My second child suffered from early childhood caries (ECC). We were told breastfeeding was to blame, which I did not believe. I do believe that we could have taken better care of his infant teeth and prevented or at least reduced the severity of his tooth decay.
ECC is often called “baby bottle tooth decay”, although my son was exclusively breastfed except for two weeks of intermittent bottle feeding following open heart surgery.
ECC is caused by bacteria not breastfeeding.
The California Dental Association explains:
Research shows that children are not born with the bacteria that cause decay, but are infected with it, usually at an early age, from their caregiver – primarily mom. If you have ever had a cavity, you carry the bacteria that cause cavities. Caregivers with untreated cavities have higher levels of bacteria in their mouth and are more likely to pass bacteria to their children. Visit your CDA member dentist for a check up and have cavities filled. Your dentist may recommend an antibacterial mouthwash or chewing gum containing xylitol to help reduce the amount of bacteria in your mouth.
Bacteria is passed through saliva and can occur before the first tooth appears.
- Avoid sharing spoons and forks with your child
- Use water to clean a pacifier instead of cleaning it in your mouth
Proper feeding techniques and cleaning your child’s mouth will also help prevent ECC.
- Hold your baby when you feed him/her
- Remove the bottle when baby falls asleep
- Wipe off baby’s teeth/gums with a damp washcloth at least twice per day and when baby is done eating
- Stick to a feeding schedule and limit between meal snacking
- Take your child to a CDA member dentist by age one
A safe and natural sweet-tasting extract from plants, approved by the U.S. Food & Drug Administration for use in foods in 1963. Occurs in nature in fruits & vegetables such as plums, raspberries, strawberries and cauliflower. Parents who use Xylitol themselves regularly significantly reduce their chances of transmitting decay-causing bacteria (strep mutans) to their babies.
As soon as your child’s first tooth appears, the decaying process can begin if proper care is not given.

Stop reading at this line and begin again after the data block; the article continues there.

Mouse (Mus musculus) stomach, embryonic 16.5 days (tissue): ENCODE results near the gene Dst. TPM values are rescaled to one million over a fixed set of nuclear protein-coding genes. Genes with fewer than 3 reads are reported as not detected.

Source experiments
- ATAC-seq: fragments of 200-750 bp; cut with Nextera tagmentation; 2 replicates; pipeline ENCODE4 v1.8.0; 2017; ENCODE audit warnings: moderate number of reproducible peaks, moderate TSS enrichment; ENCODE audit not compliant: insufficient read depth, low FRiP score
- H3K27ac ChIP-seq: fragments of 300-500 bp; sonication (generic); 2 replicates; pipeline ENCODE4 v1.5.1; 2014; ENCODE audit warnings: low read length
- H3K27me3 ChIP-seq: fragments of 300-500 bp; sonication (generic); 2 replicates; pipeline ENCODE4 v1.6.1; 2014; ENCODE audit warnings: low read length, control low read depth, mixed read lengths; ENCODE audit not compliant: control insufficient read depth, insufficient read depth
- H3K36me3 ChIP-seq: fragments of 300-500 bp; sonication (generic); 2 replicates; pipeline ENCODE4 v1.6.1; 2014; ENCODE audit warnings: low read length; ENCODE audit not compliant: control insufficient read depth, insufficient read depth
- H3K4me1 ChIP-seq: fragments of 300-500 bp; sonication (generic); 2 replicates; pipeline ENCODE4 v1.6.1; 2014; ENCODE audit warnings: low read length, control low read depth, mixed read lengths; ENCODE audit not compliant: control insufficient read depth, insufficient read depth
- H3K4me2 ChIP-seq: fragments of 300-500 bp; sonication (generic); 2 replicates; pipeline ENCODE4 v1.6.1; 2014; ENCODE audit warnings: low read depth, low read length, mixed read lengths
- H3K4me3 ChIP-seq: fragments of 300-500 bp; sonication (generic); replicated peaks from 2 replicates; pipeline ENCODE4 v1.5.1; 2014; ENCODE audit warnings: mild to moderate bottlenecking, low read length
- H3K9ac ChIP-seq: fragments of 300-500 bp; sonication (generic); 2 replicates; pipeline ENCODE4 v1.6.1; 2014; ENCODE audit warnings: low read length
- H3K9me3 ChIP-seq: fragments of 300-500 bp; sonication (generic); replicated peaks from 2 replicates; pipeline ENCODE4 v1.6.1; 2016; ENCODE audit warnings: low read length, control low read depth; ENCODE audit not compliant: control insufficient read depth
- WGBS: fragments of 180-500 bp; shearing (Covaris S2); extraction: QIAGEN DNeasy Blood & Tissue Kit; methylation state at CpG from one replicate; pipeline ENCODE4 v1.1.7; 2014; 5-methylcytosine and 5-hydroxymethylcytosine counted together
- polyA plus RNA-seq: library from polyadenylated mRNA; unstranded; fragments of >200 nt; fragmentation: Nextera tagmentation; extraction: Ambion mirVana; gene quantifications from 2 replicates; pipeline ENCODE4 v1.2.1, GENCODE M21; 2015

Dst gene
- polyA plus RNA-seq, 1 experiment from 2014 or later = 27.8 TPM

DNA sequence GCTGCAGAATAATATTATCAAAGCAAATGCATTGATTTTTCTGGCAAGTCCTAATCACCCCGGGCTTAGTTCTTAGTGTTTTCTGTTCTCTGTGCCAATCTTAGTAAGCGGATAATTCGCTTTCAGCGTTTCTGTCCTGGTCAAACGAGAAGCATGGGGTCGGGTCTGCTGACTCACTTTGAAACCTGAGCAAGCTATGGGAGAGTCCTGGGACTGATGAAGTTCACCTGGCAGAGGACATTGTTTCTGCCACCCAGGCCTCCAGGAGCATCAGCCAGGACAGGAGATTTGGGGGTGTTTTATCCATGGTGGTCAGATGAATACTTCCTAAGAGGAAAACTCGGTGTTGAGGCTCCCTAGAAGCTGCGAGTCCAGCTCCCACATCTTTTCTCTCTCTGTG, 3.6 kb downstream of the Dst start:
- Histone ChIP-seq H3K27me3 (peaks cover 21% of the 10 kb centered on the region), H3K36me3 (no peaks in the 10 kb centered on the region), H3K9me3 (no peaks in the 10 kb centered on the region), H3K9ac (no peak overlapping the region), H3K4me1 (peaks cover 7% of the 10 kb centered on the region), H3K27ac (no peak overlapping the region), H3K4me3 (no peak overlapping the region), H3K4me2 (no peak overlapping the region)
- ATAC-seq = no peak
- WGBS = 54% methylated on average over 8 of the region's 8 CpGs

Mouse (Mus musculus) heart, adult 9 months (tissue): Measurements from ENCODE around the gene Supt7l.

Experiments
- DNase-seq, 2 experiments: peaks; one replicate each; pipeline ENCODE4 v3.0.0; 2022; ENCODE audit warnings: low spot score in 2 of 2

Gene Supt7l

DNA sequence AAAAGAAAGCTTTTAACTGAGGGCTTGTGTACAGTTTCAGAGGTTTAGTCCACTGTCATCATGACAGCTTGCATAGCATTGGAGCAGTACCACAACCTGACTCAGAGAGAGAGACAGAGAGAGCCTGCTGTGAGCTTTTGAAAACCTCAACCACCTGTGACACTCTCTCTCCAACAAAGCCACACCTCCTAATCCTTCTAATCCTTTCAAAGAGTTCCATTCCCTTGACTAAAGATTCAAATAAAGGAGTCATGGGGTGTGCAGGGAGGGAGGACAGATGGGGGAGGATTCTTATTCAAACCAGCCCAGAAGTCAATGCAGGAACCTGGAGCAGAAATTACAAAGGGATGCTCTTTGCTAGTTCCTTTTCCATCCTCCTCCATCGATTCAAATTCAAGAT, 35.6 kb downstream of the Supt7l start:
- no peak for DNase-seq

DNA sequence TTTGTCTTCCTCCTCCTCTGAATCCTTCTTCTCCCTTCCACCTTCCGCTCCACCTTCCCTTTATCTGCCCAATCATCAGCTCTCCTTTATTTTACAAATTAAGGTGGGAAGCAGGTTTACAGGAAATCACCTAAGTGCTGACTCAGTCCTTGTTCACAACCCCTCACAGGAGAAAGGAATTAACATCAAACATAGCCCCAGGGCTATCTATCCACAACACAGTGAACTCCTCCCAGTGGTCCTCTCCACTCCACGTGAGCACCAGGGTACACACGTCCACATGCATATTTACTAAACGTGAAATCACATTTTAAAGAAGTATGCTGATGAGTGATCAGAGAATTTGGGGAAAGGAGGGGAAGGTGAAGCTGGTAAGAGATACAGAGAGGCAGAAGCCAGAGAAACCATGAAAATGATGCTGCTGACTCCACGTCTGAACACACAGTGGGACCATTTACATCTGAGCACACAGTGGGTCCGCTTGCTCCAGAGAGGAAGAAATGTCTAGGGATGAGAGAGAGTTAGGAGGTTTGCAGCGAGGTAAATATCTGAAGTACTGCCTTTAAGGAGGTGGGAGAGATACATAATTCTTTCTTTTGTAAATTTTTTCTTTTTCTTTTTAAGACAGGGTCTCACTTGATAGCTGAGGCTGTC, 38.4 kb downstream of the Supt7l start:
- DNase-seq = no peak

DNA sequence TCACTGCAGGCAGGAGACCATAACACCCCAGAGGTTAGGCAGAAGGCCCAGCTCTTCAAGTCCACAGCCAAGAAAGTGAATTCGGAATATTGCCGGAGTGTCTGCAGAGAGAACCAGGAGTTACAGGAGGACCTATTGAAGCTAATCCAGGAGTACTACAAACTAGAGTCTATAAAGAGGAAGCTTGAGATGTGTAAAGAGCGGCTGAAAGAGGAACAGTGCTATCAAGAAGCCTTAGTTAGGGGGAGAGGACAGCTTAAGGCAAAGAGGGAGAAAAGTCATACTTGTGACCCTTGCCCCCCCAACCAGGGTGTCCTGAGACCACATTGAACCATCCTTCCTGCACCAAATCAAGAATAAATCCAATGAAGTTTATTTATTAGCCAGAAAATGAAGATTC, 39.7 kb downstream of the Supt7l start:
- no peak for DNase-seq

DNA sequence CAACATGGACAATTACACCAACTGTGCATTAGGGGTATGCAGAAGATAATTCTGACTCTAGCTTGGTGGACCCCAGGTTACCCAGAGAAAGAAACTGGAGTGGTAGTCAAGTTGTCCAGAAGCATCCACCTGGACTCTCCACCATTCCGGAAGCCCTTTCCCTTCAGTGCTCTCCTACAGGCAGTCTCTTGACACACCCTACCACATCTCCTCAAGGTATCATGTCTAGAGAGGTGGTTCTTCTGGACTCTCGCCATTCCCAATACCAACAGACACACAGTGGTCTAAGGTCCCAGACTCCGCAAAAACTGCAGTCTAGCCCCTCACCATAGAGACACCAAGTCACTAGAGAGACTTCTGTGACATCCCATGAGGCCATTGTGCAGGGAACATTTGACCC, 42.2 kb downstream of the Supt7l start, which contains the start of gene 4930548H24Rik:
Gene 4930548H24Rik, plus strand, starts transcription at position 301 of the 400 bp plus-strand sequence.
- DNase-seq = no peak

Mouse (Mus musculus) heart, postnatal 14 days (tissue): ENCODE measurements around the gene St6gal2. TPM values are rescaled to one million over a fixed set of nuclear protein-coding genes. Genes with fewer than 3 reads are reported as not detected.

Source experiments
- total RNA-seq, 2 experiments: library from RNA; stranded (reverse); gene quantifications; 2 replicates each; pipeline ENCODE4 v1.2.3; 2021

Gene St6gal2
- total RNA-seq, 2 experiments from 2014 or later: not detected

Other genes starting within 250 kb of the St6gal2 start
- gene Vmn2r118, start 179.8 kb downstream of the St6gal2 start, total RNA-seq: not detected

Individually packaged towelettes containing a xylitol rich formula, Spiffies Cleaning and Teething Wipes have been shown to be therapeutic for reducing bacteria in the mouth, as lower bacteria levels means fewer or no cavities! Great for using on-the-go or when baby is asleep, and especially after night time feedings. Invented by pediatrician Ray Wagner, MD, parents have claimed that they also soothe inflamed gums when cooled in the fridge much like the cool compress and massage recommended by the AAP.
Dr. Wagner recommends that you put some solution in a small cup and let your child dip their toothbrush into it and brush for a few minutes. You should be there to support, encourage and finish the brushing, but impromptu tests show that children love to brush with I Can Brush and it’s important to have a positive first experience with tooth-brushing. As it is both paraben and fluoride-free, there is no harm to your child if a small amount is actually swallowed.
I looked up some of the ingredients I could not pronounce on the Environmental Working Group‘s database, and the highest hazard score I found was one.
I don’t know if this product would have helped my son, but I wish we would have tried it (had it been around).
I really like the informative flyer that came with the product. The information is very clear and appropriate. No blame is placed on breastfeeding! More appropriately, we learn that parent and sibling oral health decay is the biggest risk for your child developing ECC.
Disclosure: I was sent free samples of these products to review. No prior assurances were given as to whether the review be positive or negative.